Saturday, 24 June 2006

Bullet the Blue Sky

I’ll start with the conclusion: we bought ourselves a new TV. A rear projection TV. A Sony 50” LCD rear projection TV. Read the following for the full account…


As I already mentioned, it turned out we were given with the wrong impression on rear projection TVs after our initial surveying, covered in “No Silver Bullet”. It turns out that all the places we went to watch TVs in have been feeding their rear projectors with crap signals, whereas their plasmas were fed with high definition.

We went to Betta (pronounced “better” in the blocked nose Australian accent) Electrical where we saw the Samsung 60” DLP rear projection TV playing Monsters Inc, and it was fabulous.

And then we went to Clive Peters and asked to use our own material. They connected a DVD player to the Sony we ended up buying and an LG plasma, and we compared the two with Lord of the Rings DVDs. And the rear projector beat the plasma, as I initially thought it would. The plasma had an edge in color saturation and the picture is overall more forgiving, but that is not enough to win the day; an iPod would be more forgiving playing shitty recording than my hi-fi, just because my hi-fi has enough resolution to show a shit recording for what it is. The difference is, the hi-fi would make a good recording sound way better, whereas on the iPod it would sound the same as the shit stuff.

So that sealed the decision: It was rear projection for us.

The question now was which TV, but the answer was relatively easy. We wanted to consider only newer models featuring latest technologies: HDMI inputs, later generation DLP chips, etc. This has severely reduced the number of models available for selection, and to be frank we haven’t chosen the best TV out there. The Samsung DLP 60” is a better TV in my book, and the LG 71” LCOS TV is an astonishingly good TV that doesn’t cost as much as you’d expect for its size; but both were just too big for our room. The LG wouldn’t have fit even if we wanted to.

Next came the question of where to buy it from. We both wanted to give Clive Peters the prima nocta right, for allowing us to test the TVs with our own material. We told them as off the word go that we can get the TV for less than $3200 through eBay, but they were only willing to cut down their price from $4000 to $3750, which was pretty ridiculous as it doesn’t take much of a genius to realize they can do much better given what other shops already offered us.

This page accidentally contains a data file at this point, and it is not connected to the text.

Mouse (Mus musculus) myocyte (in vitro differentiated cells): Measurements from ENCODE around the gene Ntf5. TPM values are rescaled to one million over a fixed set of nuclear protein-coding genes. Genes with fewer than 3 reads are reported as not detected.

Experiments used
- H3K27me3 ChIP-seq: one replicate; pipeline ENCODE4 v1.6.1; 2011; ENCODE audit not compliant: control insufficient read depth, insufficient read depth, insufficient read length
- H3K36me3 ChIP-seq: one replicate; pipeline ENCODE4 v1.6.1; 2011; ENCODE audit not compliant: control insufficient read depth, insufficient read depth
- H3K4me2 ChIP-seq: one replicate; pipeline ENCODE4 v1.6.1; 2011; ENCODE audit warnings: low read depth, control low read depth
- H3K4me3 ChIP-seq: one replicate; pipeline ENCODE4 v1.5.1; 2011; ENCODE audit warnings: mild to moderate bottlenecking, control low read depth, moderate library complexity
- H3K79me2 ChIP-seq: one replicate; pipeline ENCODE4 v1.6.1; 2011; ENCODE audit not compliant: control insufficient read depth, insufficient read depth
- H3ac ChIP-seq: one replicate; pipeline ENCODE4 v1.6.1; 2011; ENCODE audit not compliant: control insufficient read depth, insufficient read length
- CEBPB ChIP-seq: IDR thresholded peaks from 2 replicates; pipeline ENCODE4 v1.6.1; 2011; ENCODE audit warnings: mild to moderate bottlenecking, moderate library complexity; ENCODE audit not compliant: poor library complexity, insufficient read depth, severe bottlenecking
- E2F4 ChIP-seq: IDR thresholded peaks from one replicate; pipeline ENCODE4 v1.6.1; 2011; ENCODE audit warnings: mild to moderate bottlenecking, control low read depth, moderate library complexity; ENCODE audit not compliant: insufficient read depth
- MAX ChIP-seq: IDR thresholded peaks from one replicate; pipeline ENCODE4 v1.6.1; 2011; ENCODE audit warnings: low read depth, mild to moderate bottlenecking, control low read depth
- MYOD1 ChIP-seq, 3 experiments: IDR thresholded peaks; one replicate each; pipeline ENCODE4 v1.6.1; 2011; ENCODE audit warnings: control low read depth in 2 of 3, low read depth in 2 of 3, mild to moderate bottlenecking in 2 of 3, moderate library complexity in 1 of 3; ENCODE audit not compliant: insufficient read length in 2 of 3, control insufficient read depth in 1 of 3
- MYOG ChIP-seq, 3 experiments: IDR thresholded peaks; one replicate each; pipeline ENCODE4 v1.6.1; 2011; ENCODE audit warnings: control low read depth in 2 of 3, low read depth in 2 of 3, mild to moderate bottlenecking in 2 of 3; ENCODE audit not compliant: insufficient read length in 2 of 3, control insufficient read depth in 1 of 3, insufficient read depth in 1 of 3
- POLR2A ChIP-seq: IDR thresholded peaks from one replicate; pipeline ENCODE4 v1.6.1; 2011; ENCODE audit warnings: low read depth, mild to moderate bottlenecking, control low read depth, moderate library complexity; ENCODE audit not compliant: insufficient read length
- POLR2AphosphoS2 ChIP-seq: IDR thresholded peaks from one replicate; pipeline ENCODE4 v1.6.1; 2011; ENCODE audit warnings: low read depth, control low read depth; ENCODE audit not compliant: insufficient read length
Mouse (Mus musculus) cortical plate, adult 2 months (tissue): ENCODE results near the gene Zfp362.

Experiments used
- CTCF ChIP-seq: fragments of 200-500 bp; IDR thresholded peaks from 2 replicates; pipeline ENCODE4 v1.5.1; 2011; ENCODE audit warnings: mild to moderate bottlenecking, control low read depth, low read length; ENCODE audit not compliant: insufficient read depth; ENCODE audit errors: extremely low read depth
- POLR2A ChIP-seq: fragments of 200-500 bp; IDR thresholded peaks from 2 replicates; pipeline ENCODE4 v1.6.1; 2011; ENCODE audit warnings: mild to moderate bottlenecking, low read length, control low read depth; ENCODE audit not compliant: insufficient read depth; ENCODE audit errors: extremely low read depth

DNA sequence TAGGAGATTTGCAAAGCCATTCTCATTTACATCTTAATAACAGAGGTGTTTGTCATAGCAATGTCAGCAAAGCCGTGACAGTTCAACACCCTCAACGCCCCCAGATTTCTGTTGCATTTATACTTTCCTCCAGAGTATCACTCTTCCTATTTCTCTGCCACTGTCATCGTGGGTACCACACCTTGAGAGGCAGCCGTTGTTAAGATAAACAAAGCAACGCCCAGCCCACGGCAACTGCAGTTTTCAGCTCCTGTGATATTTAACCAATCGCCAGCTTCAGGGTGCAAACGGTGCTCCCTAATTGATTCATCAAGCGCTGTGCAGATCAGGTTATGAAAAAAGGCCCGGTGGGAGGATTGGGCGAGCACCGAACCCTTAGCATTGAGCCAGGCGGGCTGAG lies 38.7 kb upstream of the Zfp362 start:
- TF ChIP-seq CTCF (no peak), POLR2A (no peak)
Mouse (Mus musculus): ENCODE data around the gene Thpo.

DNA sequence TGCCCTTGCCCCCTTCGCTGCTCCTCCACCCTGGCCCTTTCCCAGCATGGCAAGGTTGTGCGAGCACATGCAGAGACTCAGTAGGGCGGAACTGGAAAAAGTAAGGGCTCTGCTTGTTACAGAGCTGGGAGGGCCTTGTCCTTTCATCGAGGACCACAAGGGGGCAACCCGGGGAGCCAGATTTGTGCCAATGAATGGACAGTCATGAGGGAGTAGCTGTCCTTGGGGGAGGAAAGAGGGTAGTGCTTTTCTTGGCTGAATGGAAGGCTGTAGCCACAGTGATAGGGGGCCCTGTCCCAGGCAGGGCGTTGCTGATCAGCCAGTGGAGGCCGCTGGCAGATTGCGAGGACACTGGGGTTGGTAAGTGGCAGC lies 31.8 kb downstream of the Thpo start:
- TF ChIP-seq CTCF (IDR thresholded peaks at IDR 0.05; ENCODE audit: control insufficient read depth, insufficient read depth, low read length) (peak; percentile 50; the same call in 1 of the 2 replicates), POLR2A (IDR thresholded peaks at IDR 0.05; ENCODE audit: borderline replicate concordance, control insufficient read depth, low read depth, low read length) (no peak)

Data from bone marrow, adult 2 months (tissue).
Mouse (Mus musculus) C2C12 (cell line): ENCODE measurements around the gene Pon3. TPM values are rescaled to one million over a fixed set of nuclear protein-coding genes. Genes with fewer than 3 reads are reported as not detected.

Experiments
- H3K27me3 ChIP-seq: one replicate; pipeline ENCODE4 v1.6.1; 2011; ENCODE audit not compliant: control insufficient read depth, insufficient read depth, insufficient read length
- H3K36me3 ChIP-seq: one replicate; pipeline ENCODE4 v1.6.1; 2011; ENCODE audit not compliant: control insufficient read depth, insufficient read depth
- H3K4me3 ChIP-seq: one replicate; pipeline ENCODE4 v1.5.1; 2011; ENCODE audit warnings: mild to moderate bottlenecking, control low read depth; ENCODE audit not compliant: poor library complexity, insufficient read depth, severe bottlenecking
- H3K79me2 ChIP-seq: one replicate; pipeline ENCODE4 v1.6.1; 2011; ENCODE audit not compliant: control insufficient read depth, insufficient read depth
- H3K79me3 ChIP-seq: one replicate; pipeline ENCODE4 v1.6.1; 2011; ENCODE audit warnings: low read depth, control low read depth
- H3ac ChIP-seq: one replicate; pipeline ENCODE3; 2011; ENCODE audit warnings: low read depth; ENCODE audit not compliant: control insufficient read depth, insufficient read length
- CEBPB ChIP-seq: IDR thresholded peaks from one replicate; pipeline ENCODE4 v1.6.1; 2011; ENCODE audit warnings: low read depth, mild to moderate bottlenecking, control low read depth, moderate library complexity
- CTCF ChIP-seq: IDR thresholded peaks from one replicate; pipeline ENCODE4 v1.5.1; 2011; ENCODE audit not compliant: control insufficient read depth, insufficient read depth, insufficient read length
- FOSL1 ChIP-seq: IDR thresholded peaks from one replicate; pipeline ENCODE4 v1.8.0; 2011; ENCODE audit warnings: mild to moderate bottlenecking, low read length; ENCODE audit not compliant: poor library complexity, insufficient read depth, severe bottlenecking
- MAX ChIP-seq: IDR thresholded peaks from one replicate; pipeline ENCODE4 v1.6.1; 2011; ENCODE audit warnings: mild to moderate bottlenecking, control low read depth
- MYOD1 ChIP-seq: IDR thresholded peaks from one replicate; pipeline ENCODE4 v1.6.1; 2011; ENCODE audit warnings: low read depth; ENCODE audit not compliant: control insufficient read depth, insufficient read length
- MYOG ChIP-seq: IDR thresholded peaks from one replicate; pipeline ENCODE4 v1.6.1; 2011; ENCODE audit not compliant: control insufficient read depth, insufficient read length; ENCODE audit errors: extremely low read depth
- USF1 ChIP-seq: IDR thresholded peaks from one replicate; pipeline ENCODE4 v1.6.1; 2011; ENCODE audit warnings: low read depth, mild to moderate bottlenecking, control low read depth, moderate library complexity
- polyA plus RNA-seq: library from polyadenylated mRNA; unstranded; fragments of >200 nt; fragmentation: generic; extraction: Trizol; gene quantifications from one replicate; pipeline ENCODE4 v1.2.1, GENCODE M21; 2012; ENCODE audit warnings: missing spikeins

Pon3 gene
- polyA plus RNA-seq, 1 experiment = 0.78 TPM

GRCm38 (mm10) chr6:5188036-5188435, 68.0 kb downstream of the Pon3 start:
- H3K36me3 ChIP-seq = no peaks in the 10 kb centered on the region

But it wasn’t only the price, it was also the way they went about the sale that drove me away towards eBay. I’m talking about their total ignorance with the product they are selling, which leads them to tell me lies during the sales process. Whether they know that it’s a lie or not doesn’t and shouldn’t really matter, but it serves as a warning for those that don’t know a lot about the technical side of things – those of us that haven’t subscribed to Widescreen Review for the last 15 years, for example.

Where should I start? Our salesguy started by saying that a component input is better than an HDMI input. I agreed that a component input’s implementation on a specific device could be better than the HDMI one, but I argued that HDMI has more potential on paper. What did the guy say? He said component is better than HDMI because it’s three cables versus one, and when I told him that HDMI is digital and therefore the number of cables doesn’t matter he told me that component is also digital and went away to find a cheap component cable that says “digital” on its box to prove he’s righteous. I am unable to remember such a pile of bullshit since the last time we were in the company of a real estate agent! For a start, we’re using a $5 set of mic/headphones for Skype, and their package claims they’re digital, but I’m still convinced my ears can only listen to analog sound waves and if someone whispered next to my ear something like “one zero zero one zero” it wouldn’t mean much to me.